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I'm involved with digital audio synthesis. I know that if I create a raw non band-limited waveform it would contain frequencies above Nyquist thus violating the Nyquist Shannon theorem and the signal will contain aliased components. So I wonder if I can also create aliasing by other means, like a "click" from a fast envelope or a single sample in a digital stream. So what is the frequency of a single sample (is it sample rate/1 ?) and does such clicks alias in the frequency domain?

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A single sample being non-zero is known as an impulse. The effect in the discrete frequency domain depends upon where it is within a the frame. The DFT will give you the coefficients required to reproduce whatever finite signal is withing the sample frame. It is misleading, even erroneous, to say the signal is composed of those frequencies. This can only be said about periodic signal for which the sampling frame is a whole number of periods. Recall that the DFT and inverse DFT are basically the same, except for a sign change in the exponent. When you have a pure tone with a whole integer frequency in the sample frame, the result is a single spike in the DFT at the bin corresponding to that frequency. So when you have a single spike, or impulse, in the signal domain, the result will be a DFT with the bin values being the same as a pure complex tone.

"Alias" is a different concept entirely. It has to do with the sampling of tones higher than the Nyquist frequency appearing to be tones of a lower frequency. The easiest way to envision what alias frequency will look like is to imagine the bins of the DFT arranged along the unit circle. The Nyquist bin will occur at $\pi$ radians. Any alias frequency has to appear somewhere on the circle. It may be beyond $\pi$, or even beyond multiple times around the circle. The frequency it will appear to be (for real valued signals) will be the frequency associated with the bin number of the first half of the circle that has the same projection onto the horizontal axis.

I would recommend that you read my blog articles (link on my profile page) from the start to get a perspective on this material.

Hope this helps.

Ced

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  • $\begingroup$ Thanks yes I will check your articles, I also try to read Lyons' "Understanding DSP" Thanks again. $\endgroup$ – user17127 Mar 26 '18 at 17:08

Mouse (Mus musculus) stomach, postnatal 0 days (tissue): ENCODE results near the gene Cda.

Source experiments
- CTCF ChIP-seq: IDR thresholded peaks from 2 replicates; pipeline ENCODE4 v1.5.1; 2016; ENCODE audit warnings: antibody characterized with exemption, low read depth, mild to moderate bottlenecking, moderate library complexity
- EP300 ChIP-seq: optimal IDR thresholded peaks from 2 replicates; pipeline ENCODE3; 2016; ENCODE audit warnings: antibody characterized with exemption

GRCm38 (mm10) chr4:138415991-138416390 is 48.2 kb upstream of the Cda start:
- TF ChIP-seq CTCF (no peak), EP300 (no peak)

• $\begingroup$ @John Am, Lyons also has a blog there with way more articles than I've written on a much broader range of topics. Well worth reading. I also want to point out that if you are synthesizing signals in the digital domain, it is impossible for you to create tones above the Nyquist frequency. $\endgroup$ – Cedron Dawg Mar 26 '18 at 17:38
  • $\begingroup$ "it is impossible for you to create tones above the Nyquist frequency" Yes? I think I miss something here. But the "raw" oscillator is created in the digital domain and contains harmonics above the Nyquist and creates plenty of aliasing. Can you elaborate on your last point? Are non band-limited oscillators created in the digital domain but contain components above Nyquist? $\endgroup$ – user17127 Mar 26 '18 at 17:45
  • $\begingroup$ @John Am, When you lay down your output values into a discrete array, no matter how you generate them, you can not encode multiple waveforms in the space between two adjacent samples. There are no values there to hold them. $\endgroup$ – Cedron Dawg Mar 26 '18 at 18:04
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    $\begingroup$ @JohnAm I think the reason you see the Aliasing is because you are representing a saw wave with a non-integer wavelength. This introduces error, as you have to start a new cycle at the nearest sample time, which will inherently be incorrect to some degree. I think this is equivalent to downsampling a "perfect" saw wave using some method, which will lintroduce some level of aliasing. If you are simply starting a new wave cycle whenever your phasor exceeds 2*pi, I guess this would be equivalent to downsampling using zero-order-hold. I think that's where your aliasing is coming from. $\endgroup$ – kippertoffee Mar 27 '18 at 13:04
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A single non-zero sample contains all frequencies.

In DSP, this non-zero sample is called a Dirac delta, noted as $\delta[n]$, which is 1 for $n=0$ and 0 elsewhere.

The Fourier transform of the delta is 1 for all frequencies:

If your digital signal is a delta: $x[n] = \delta[n]$, then the Fourier transform is $X(e^{j\theta}) = 1$.

$\theta$ denotes frequency in the digital domain, where $\theta = 2\pi$ corresponds to the sampling frequency.

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A single sample requires an infinite (or greater?) time till the next sample, thus has an infinite period, or a sample rate of zero. That sample allows perfect reconstruction of a baseband signal bandlimited to half the sample rate, or 0 Hz, or DC.

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